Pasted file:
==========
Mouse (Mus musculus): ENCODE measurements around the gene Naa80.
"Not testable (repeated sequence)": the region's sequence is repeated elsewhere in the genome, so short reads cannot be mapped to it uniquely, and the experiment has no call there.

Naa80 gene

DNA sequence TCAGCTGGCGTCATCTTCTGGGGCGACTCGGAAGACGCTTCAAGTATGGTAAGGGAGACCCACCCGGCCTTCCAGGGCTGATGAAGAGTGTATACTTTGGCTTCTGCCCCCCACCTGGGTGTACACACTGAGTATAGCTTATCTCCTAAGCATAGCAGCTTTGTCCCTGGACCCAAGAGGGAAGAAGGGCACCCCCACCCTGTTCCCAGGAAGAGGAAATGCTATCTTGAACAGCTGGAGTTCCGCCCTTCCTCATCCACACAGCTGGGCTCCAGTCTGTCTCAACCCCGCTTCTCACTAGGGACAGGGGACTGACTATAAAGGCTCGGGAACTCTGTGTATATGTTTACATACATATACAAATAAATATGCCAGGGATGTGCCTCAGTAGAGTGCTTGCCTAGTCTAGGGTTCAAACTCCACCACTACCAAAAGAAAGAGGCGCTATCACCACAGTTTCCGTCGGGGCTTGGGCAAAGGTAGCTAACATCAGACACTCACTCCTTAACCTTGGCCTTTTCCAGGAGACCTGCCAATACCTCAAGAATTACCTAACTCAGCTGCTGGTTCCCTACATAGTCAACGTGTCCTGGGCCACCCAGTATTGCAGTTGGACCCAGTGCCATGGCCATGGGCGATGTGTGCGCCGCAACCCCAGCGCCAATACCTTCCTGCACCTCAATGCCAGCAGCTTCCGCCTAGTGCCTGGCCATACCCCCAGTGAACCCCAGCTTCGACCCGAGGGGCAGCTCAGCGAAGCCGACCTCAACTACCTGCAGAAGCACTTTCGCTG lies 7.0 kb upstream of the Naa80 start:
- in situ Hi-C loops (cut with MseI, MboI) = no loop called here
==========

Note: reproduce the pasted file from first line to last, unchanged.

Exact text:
Mouse (Mus musculus): ENCODE measurements around the gene Naa80.
"Not testable (repeated sequence)": the region's sequence is repeated elsewhere in the genome, so short reads cannot be mapped to it uniquely, and the experiment has no call there.

Naa80 gene

DNA sequence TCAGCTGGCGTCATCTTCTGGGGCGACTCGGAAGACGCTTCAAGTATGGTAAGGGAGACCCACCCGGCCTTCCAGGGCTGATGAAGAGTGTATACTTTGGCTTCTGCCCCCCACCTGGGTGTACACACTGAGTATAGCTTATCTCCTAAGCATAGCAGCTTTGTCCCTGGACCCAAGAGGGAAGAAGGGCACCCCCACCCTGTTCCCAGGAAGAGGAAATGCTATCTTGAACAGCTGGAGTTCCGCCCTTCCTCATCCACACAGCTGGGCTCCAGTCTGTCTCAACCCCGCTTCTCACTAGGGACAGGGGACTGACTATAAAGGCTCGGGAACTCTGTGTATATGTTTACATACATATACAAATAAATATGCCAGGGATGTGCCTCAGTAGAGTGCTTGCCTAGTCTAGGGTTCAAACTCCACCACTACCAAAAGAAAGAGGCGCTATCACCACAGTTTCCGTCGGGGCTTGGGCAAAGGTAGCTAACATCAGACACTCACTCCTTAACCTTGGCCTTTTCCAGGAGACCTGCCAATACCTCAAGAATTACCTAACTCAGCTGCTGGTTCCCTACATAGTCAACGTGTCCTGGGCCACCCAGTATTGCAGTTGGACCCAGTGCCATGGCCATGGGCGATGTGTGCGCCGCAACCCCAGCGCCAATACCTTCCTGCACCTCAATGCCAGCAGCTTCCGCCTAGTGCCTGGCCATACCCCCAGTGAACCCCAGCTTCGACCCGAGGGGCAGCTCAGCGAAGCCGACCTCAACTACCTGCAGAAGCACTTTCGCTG lies 7.0 kb upstream of the Naa80 start:
- in situ Hi-C loops (cut with MseI, MboI) = no loop called here